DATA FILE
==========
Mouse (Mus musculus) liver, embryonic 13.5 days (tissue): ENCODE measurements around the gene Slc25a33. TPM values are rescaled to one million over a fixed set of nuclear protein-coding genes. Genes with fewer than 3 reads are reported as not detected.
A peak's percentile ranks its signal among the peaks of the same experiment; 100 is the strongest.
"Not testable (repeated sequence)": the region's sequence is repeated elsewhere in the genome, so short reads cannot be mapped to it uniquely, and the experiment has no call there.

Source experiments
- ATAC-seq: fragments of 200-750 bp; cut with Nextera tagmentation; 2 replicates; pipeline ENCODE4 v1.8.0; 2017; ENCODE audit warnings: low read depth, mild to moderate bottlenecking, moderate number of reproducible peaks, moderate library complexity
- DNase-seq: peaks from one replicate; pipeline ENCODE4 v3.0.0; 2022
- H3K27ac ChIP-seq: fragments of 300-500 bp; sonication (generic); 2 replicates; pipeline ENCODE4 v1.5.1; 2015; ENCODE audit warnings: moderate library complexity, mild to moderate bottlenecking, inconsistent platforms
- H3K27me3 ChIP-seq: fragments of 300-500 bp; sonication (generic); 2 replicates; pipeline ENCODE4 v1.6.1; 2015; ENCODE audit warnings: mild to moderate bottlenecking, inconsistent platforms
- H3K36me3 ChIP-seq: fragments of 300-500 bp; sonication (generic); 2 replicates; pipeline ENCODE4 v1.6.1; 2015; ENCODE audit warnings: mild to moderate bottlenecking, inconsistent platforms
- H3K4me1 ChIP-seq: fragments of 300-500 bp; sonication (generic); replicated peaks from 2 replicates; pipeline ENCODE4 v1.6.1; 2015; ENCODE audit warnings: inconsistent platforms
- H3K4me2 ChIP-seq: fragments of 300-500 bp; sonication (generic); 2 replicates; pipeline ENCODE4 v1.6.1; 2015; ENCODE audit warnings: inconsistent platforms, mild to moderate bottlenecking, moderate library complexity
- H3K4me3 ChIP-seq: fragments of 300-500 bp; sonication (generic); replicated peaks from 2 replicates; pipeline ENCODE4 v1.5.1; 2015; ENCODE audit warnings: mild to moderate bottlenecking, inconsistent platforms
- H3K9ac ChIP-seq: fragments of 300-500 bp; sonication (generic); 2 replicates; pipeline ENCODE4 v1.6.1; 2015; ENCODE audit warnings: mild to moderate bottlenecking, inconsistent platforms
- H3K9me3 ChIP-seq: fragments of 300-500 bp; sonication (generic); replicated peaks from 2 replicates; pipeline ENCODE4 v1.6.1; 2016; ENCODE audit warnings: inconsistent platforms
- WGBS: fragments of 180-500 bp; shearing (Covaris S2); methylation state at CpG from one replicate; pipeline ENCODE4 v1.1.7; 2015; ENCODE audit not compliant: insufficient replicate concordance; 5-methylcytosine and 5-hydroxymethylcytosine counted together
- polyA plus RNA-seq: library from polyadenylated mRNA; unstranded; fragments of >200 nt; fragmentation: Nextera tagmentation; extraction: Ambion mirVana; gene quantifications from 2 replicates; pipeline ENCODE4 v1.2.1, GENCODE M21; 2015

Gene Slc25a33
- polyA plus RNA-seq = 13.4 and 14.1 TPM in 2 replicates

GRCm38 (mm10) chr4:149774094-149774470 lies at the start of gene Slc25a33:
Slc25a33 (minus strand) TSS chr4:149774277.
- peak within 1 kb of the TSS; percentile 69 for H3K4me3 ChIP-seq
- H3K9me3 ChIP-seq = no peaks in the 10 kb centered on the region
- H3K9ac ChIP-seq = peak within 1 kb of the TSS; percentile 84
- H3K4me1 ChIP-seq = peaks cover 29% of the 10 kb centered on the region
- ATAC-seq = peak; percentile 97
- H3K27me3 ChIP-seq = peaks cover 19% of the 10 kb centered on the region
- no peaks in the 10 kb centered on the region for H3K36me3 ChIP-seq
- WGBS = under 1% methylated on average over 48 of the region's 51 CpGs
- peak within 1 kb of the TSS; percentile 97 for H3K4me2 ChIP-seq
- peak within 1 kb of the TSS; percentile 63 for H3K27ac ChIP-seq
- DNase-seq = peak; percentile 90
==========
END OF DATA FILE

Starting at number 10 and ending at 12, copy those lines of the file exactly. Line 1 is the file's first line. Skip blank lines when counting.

- H3K4me1 ChIP-seq: fragments of 300-500 bp; sonication (generic); replicated peaks from 2 replicates; pipeline ENCODE4 v1.6.1; 2015; ENCODE audit warnings: inconsistent platforms
- H3K4me2 ChIP-seq: fragments of 300-500 bp; sonication (generic); 2 replicates; pipeline ENCODE4 v1.6.1; 2015; ENCODE audit warnings: inconsistent platforms, mild to moderate bottlenecking, moderate library complexity
- H3K4me3 ChIP-seq: fragments of 300-500 bp; sonication (generic); replicated peaks from 2 replicates; pipeline ENCODE4 v1.5.1; 2015; ENCODE audit warnings: mild to moderate bottlenecking, inconsistent platforms